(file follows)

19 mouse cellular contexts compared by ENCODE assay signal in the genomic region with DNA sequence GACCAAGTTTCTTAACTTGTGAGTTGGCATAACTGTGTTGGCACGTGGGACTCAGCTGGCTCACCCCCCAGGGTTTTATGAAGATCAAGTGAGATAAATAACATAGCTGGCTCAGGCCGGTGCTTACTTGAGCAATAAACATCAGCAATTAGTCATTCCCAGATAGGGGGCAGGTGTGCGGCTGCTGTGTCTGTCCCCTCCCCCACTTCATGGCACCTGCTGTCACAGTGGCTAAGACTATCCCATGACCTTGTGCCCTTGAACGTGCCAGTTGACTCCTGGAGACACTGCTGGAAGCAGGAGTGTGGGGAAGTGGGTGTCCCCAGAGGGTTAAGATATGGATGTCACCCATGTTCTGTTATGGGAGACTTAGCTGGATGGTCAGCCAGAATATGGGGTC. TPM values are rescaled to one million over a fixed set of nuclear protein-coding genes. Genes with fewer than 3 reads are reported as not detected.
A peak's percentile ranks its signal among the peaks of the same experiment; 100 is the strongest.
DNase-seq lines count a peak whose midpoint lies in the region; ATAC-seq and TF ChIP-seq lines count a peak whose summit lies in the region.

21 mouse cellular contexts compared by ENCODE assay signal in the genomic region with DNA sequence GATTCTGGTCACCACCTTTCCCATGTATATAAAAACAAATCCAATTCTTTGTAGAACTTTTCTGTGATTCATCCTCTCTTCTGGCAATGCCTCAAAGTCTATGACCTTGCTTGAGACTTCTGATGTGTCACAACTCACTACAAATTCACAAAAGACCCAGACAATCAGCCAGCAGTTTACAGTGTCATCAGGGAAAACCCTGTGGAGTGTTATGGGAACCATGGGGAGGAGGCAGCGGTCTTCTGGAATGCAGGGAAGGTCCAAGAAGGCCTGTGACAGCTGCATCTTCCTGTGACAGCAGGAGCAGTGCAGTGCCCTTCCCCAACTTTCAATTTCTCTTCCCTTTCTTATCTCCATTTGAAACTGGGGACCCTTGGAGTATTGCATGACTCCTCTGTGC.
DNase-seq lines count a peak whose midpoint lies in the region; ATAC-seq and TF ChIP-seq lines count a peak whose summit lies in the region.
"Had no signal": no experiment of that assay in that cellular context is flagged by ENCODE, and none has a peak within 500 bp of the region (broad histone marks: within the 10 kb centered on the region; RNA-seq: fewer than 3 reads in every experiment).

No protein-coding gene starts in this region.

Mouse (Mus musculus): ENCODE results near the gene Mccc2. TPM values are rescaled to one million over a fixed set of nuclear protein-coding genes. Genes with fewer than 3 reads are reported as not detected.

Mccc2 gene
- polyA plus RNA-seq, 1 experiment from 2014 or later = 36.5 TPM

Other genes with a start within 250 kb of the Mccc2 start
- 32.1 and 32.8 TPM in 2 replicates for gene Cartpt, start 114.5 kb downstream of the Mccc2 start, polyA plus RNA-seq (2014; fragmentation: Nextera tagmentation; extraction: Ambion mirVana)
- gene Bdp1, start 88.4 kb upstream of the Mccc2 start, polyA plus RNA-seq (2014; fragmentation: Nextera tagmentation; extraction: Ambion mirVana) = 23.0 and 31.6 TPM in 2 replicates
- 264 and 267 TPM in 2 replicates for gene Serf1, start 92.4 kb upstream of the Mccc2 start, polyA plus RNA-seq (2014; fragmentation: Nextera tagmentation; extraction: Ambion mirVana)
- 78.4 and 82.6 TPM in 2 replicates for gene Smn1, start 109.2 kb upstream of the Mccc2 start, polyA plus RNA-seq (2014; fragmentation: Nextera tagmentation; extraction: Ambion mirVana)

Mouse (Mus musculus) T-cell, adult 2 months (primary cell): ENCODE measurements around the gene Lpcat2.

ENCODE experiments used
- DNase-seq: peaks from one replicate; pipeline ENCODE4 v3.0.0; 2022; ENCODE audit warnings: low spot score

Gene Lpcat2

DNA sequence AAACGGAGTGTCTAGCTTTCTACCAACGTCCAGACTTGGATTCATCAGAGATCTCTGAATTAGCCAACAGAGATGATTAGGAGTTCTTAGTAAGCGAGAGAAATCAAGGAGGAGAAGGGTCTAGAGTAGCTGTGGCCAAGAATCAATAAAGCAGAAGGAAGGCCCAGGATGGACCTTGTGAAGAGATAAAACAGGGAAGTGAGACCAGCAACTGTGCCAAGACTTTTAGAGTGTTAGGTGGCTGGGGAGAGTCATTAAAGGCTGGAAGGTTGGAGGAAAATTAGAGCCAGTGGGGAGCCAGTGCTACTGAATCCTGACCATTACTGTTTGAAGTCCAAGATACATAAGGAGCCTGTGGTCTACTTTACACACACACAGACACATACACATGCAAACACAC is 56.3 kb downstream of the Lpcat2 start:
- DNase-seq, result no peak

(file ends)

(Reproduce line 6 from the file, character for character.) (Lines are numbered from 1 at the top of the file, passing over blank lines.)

"Had no signal": no experiment of that assay in that cellular context is flagged by ENCODE, and none has a peak within 500 bp of the region (broad histone marks: within the 10 kb centered on the region; RNA-seq: fewer than 3 reads in every experiment).